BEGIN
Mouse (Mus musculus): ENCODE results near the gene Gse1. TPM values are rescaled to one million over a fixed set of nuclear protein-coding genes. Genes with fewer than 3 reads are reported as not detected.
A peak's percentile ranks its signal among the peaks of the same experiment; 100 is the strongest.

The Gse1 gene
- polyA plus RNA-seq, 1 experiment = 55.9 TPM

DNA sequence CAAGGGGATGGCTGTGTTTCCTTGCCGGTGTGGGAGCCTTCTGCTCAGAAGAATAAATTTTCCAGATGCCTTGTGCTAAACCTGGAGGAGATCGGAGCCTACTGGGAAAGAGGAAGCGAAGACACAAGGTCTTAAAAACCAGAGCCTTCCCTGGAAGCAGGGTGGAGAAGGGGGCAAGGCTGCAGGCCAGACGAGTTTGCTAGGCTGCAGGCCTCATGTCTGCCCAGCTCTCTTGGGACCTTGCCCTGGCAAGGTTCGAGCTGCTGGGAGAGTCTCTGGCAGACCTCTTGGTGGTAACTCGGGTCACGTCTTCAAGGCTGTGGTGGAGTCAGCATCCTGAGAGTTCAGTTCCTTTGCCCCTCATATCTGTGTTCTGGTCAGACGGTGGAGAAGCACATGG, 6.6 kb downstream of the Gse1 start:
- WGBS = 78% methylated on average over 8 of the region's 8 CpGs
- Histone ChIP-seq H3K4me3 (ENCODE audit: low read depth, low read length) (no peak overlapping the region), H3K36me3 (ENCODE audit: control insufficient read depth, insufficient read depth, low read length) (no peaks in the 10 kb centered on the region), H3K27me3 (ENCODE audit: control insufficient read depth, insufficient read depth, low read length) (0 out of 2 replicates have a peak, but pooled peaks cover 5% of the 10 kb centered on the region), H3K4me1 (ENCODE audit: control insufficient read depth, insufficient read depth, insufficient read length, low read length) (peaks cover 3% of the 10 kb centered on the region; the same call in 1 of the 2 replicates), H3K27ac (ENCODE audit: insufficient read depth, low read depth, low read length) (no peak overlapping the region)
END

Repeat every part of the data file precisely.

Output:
Mouse (Mus musculus): ENCODE results near the gene Gse1. TPM values are rescaled to one million over a fixed set of nuclear protein-coding genes. Genes with fewer than 3 reads are reported as not detected.
A peak's percentile ranks its signal among the peaks of the same experiment; 100 is the strongest.

The Gse1 gene
- polyA plus RNA-seq, 1 experiment = 55.9 TPM

DNA sequence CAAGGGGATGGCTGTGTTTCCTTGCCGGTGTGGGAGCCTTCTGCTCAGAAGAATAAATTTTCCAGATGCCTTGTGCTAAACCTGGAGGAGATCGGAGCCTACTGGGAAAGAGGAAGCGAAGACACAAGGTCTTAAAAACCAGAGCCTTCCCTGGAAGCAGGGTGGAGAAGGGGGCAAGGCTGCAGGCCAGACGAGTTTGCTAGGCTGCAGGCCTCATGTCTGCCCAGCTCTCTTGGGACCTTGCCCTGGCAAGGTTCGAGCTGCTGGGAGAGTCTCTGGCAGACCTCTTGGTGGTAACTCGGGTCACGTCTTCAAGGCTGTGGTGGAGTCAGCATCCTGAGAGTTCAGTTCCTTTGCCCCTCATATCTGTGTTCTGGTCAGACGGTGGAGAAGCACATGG, 6.6 kb downstream of the Gse1 start:
- WGBS = 78% methylated on average over 8 of the region's 8 CpGs
- Histone ChIP-seq H3K4me3 (ENCODE audit: low read depth, low read length) (no peak overlapping the region), H3K36me3 (ENCODE audit: control insufficient read depth, insufficient read depth, low read length) (no peaks in the 10 kb centered on the region), H3K27me3 (ENCODE audit: control insufficient read depth, insufficient read depth, low read length) (0 out of 2 replicates have a peak, but pooled peaks cover 5% of the 10 kb centered on the region), H3K4me1 (ENCODE audit: control insufficient read depth, insufficient read depth, insufficient read length, low read length) (peaks cover 3% of the 10 kb centered on the region; the same call in 1 of the 2 replicates), H3K27ac (ENCODE audit: insufficient read depth, low read depth, low read length) (no peak overlapping the region)